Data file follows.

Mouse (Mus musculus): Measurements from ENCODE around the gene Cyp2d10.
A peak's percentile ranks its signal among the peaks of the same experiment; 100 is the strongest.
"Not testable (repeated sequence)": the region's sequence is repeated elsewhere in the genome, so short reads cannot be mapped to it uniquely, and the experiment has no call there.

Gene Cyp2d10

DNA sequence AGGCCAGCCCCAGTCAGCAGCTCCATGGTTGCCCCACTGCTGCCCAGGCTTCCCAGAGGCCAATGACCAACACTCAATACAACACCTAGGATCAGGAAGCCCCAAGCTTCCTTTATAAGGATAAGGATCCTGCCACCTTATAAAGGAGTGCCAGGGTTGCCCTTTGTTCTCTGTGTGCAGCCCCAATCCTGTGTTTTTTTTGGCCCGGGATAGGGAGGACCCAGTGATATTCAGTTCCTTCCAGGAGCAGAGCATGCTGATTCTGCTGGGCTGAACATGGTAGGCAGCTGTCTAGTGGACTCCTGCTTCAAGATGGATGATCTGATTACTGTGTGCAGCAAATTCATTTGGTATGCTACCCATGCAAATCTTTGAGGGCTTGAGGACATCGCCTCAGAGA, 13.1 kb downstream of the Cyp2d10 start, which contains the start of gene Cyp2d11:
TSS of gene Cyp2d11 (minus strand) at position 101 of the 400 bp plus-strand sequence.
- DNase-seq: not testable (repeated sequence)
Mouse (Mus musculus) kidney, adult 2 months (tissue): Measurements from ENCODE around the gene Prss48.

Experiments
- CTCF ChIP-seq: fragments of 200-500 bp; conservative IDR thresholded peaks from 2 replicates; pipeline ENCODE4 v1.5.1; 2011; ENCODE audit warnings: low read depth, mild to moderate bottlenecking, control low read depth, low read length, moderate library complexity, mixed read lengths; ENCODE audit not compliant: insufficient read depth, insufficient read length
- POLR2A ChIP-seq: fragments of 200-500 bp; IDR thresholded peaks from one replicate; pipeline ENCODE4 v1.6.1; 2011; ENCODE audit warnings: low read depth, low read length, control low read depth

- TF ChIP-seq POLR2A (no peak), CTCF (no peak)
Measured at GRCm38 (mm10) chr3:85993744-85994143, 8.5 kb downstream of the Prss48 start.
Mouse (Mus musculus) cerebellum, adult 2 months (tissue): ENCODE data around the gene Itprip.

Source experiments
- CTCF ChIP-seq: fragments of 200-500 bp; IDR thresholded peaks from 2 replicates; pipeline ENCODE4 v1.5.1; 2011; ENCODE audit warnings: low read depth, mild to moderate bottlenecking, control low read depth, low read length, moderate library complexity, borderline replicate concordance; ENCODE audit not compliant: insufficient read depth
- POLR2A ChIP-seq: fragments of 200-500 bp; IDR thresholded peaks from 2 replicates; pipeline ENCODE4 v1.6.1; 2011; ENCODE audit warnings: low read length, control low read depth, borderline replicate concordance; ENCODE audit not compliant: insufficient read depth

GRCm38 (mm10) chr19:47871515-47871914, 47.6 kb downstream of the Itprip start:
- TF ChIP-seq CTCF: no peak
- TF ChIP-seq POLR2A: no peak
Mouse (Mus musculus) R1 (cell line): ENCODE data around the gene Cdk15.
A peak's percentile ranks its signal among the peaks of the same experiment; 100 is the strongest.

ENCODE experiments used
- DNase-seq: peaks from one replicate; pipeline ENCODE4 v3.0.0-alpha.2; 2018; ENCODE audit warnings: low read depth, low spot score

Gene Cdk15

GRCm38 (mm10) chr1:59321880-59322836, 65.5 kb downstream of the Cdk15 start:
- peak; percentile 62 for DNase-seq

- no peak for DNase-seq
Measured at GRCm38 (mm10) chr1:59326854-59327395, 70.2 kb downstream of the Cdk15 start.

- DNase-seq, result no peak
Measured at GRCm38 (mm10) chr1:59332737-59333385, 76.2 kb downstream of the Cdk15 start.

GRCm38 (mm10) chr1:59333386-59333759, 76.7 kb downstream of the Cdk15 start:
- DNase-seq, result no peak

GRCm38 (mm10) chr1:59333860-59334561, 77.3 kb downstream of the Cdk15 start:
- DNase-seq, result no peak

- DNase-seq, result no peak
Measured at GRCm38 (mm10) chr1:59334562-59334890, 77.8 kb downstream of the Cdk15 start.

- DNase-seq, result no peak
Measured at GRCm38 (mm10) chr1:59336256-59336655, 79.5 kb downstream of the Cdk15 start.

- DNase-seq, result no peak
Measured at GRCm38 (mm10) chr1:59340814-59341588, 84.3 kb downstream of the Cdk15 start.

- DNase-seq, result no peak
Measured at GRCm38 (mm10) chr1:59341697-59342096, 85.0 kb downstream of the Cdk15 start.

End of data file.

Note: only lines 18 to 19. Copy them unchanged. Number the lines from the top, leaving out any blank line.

GRCm38 (mm10) chr19:47871515-47871914, 47.6 kb downstream of the Itprip start:
- TF ChIP-seq CTCF: no peak